I’m excited to introduce Helen Reay, Nutritional Therapist as a guest blogger this week. Below, she shares with us her top nutritional and lifestyle habits for healthy ageing.

Nutrition

Health – Nutrition for healthy ageing

The population in England is expected to rise by 12% by 2041. The biggest increase will be in the number of people aged 70+ mainly due to an increase in life expectancy (ONS 2017).

Why might this be of concern? Whilst it’s great that people are living longer, we are also likely to see a rise in the chronic health conditions linked to old age, such as diabetes, heart disease, arthritis and cancer (Department of Health, 2012). Cases of dementia in particular, are expected to double in number in the next 30 years (Alzheimer’s Society 2014).

What action can we take?  We can adopt healthy dietary and lifestyle habits to support both body and mind through the aging process and reduce the risk of developing chronic health conditions.

Nutrition habits for healthy ageing

“OK” I hear you say.  “We hear you.  But what does this actually mean?”. These are my tips.

Eat an ‘anti-inflammatory’ diet

Cells in the body are thought to age faster in the presence of inflammation. Eat a diet rich in fresh fruit, vegetables, nuts, pulses and oily fish or seeds, and minimise your intake of sugar, vegetable oils and processed foods. This way of eating can help protect against many chronic conditions such as rheumatoid arthritis, heart disease, osteoporosis, depression and Alzheimer’s disease.

 

Eat a rainbow

Surprisingly only 27% of UK adults eat the recommended 5 fruit and vegetable a day (NDNS 2016). Aiming to eat a rainbow of colours can help you increase your intake.

Start by eating at least one fruit/veg from each of the following colours daily:

Purple                              e.g. aubergine, grapes, cabbage, olives, figs

Red                                 e.g. pepper, tomatoes, pomegranate, radish, raspberries

Yellow                            e.g. pineapple, banana, sweetcorn, bell peppers

Orange                         e.g. orange, butternut squash, sweet potato, carrots

Green                              e.g. spinach, cabbage, cucumber, avocado, broccoli

Brown/white                   e.g. onion, mushroom, garlic, cauliflower, apple

Adding a fruit or vegetable to breakfast can help you get a head start, for example berries with porridge, tomatoes with eggs, or avocado & pumpkin seeds on toast.

 

Look after your bones

Eating foods rich in calcium, vitamin D and vitamin K supports good bone health. We get some vitamin D from eating oily fish and egg yolks, and some is synthesised from sun exposure. In the autumn and winter UK months however, the government advise supplementing 10mcg vitamin D3 a day. Vitamin K is found in green leafy vegetables and butter/cheese/meat from grass-fed animals. Calcium is found in dairy foods but also in salmon, canned fish, almonds and green leafy vegetables.

Feed your gut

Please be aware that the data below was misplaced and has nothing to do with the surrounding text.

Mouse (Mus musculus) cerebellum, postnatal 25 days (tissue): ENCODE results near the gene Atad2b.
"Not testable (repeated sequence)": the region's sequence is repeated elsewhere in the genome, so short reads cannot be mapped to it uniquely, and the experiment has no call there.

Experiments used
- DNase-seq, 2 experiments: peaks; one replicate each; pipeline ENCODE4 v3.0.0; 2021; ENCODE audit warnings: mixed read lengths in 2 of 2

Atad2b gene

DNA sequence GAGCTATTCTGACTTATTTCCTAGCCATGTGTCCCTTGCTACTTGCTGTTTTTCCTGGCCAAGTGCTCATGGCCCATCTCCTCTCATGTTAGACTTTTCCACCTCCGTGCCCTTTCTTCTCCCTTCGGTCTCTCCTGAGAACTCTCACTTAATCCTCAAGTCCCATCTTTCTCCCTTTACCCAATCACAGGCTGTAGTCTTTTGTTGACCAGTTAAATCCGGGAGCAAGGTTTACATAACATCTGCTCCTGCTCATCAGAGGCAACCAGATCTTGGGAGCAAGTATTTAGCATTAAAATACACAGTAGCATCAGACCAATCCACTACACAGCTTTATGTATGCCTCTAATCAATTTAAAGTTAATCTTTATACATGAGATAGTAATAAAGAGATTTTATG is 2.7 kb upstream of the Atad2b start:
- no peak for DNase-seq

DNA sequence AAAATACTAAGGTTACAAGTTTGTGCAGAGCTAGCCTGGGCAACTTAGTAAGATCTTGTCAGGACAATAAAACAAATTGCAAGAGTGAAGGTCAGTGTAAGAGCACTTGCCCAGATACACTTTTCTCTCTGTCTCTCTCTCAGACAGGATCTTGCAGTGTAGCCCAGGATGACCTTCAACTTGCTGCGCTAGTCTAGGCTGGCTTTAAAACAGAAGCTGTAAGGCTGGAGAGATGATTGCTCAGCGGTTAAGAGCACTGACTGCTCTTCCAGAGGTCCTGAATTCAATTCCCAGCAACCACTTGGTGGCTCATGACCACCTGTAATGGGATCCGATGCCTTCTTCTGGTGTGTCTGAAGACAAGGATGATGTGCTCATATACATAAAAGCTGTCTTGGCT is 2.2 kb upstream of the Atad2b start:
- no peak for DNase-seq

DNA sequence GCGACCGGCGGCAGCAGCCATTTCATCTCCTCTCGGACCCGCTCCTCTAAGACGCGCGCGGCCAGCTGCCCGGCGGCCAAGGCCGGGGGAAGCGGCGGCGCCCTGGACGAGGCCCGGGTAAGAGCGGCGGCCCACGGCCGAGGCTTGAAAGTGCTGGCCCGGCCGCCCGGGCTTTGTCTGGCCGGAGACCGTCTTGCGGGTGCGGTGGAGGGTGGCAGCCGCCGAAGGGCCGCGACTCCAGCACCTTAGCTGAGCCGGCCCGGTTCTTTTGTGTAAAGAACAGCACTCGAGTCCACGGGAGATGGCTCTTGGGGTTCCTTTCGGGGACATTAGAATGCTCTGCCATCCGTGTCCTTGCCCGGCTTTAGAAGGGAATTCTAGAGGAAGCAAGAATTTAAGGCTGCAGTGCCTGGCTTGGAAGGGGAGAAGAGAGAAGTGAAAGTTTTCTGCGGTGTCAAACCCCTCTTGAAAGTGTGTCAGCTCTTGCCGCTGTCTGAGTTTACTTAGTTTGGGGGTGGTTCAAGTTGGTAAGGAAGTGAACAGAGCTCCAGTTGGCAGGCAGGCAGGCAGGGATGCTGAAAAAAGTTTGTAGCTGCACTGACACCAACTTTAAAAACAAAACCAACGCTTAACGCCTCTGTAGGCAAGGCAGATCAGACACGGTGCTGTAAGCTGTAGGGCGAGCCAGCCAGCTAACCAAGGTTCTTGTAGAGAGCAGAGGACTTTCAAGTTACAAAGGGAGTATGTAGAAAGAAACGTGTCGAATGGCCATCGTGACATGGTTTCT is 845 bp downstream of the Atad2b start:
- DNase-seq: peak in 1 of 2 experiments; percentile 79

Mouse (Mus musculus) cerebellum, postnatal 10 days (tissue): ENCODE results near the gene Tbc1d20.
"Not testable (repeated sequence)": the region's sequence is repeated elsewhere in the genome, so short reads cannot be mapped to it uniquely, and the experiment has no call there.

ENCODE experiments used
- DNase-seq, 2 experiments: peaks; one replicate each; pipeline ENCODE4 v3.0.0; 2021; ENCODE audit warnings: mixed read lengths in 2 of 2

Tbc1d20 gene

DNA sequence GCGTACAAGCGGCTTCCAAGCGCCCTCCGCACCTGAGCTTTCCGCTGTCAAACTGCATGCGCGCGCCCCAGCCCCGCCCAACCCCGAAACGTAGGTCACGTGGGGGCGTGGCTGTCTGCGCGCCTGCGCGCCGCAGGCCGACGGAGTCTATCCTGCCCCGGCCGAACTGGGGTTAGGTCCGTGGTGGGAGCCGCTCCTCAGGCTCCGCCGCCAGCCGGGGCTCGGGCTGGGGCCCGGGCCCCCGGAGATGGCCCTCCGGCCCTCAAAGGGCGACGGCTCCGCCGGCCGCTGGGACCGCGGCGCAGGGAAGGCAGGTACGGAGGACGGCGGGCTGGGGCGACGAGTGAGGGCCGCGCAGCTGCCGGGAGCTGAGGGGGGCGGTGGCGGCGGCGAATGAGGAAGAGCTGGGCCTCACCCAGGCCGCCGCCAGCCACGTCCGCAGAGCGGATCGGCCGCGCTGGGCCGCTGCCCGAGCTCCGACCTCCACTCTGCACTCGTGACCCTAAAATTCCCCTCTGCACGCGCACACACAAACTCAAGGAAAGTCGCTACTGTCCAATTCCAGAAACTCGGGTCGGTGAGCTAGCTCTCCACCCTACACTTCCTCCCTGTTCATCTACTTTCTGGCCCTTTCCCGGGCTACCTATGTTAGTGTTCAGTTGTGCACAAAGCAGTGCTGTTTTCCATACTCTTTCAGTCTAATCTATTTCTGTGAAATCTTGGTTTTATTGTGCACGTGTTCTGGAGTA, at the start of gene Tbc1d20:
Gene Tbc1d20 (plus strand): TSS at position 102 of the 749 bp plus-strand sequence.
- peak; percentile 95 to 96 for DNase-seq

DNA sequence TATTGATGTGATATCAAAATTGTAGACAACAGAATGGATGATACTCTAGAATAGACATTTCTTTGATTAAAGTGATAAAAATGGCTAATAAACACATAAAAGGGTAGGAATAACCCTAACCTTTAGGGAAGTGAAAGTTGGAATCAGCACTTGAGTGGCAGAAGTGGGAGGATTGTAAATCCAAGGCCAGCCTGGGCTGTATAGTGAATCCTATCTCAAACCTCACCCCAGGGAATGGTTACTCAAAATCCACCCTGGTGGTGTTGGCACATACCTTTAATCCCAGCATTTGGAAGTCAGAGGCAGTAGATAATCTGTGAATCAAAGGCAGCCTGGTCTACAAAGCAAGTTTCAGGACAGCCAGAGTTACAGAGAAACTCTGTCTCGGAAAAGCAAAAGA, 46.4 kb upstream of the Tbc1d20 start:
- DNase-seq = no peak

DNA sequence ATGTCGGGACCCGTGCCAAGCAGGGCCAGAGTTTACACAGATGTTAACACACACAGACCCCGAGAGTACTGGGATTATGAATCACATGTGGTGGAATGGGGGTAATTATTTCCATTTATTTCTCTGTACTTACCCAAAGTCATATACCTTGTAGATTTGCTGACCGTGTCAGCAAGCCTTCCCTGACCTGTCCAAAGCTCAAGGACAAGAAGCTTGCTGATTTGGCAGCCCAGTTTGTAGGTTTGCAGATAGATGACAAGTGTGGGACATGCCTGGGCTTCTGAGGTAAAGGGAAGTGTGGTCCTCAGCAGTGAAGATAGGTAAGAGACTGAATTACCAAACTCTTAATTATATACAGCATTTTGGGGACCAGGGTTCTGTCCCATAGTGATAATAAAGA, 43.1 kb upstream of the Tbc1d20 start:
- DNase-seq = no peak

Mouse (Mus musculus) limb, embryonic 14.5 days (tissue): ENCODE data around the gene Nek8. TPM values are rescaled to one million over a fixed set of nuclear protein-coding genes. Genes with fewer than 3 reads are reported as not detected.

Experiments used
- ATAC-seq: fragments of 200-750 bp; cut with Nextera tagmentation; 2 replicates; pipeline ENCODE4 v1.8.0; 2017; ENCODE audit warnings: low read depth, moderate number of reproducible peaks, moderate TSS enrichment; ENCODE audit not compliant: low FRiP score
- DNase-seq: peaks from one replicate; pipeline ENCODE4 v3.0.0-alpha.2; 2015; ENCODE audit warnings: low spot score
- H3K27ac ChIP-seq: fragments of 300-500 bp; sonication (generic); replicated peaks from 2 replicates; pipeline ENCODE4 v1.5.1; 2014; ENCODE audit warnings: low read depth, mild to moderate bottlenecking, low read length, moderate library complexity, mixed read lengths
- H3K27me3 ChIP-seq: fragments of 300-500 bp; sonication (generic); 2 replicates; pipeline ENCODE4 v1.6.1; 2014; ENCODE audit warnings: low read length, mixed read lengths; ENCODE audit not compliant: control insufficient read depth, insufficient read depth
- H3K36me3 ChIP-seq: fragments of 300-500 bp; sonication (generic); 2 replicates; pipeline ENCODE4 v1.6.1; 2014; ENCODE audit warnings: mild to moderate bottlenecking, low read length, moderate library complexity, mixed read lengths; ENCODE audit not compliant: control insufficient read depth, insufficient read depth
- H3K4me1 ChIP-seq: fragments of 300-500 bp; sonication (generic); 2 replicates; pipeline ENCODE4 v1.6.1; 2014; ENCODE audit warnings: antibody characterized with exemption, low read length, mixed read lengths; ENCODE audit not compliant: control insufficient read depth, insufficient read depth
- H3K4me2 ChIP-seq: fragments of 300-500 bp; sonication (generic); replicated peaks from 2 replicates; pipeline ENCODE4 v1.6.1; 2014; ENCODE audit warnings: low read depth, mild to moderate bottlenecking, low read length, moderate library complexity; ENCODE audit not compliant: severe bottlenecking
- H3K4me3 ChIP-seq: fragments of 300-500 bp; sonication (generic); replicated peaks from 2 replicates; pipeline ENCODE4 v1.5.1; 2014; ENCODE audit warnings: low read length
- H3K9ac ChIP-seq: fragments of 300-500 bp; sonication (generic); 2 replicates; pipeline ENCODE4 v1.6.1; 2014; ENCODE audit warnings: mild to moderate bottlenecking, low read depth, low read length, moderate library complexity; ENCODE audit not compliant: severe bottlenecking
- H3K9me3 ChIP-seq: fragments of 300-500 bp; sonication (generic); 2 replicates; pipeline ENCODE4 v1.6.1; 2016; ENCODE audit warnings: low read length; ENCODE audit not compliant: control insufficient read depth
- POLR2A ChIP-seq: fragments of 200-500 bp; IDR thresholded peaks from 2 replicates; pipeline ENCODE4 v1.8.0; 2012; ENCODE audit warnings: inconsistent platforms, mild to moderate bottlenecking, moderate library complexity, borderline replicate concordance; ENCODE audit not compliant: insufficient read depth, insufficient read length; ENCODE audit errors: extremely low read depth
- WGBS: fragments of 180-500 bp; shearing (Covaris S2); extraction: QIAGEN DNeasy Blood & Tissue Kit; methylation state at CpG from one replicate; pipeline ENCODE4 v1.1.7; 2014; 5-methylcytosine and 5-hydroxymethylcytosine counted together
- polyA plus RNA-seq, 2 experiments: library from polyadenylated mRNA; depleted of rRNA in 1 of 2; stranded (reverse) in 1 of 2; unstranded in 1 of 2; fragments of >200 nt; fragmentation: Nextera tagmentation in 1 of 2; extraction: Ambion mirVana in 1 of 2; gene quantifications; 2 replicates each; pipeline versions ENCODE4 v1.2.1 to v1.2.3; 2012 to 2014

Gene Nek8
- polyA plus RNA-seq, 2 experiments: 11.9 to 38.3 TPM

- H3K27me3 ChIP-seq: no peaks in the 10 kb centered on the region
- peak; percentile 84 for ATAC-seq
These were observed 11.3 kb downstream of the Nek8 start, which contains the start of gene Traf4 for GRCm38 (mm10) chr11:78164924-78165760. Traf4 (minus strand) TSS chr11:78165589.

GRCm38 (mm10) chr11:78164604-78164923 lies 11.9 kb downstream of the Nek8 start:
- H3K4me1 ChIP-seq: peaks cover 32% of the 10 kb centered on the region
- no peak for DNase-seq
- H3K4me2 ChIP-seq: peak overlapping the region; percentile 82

A healthy gut (meaning a healthy balance of gut bacteria) is associated with reduced inflammation and anxiety, and improvements in skin and weight in some. A healthy gut also allows us to make better use of the nutrients we eat. Eating probiotic foods such as yoghurt, kefir, sauerkraut and kombucha, in addition to eating a wide and varied selection of fruits and vegetables can help maintain a healthy balance of gut bacteria.

Nourish your brain

Our brain and sensory functions naturally decline with age and we become more at risk of dementia and Alzheimer’s disease (AD). Research is in the early stages but eating certain ‘brain-healthy’ foods such as berries, wholegrains, green leafy vegetables and nuts have been shown to reduce the risk of dementia and AD. See more information on the MIND diet here.

Take time to prepare and cook and enjoy food

The anticipation of eating it encourages the release of digestive enzymes in the mouth and stomach which then help us digest our food more thoroughly.  Eating mindfully (i.e. chewing properly and not eating on-the-go) also benefits the digestion and allows us to ‘hear’ when the body signals it is full.

 

Lifestyle habits for healthy ageing

In addition, here are some lifestyle habits that could help.

Keep active

As we age our muscle and skeletal mass decrease. Remaining physically active and undertaking regular strength exercises benefits both bone strength and muscle mass.  See government advice on exercise for adults here.

 

Sleep well

Sleep is an often-overlooked factor in health. Regular poor sleep increases your risk of heart disease and diabetes, and shortens life expectancy (NHS 2015)!

Getting good quality and adequate amounts of sleep is associated with better mental health and immune function. See the Sleep Council website for healthy sleep tips.

 

Manage your stress and find time to relax.

Chronic stress can lead to inflammation in the body, a lowered immune response and accelerated ageing. Practicing mindfulness or meditation have been found to be particularly beneficial for reducing chronic stress. Apps such as headspace or Insight timer can be useful starting aids for meditation. Further tips on managing stress and mindfulness can be found here.

 

Wrap-up

Some great practical tips for healthy ageing from our guest blogger, Helen Reay from Helen Reay Nutrition. Hopefully there’s something each of us can learn and benefit from here!

I’ve recently started taking a vitamin D supplement, thanks to Helen’s sound advice. Trying to ‘eat a rainbow’ can also be a fun way of eating a more balanced and varied diet.

For additional food suggestions, checkout my article on how the food we eat today can affect us tomorrow.

 

Thank you for reading. For more interesting articles, visit my blog at www.agelifebalance.com to learn more.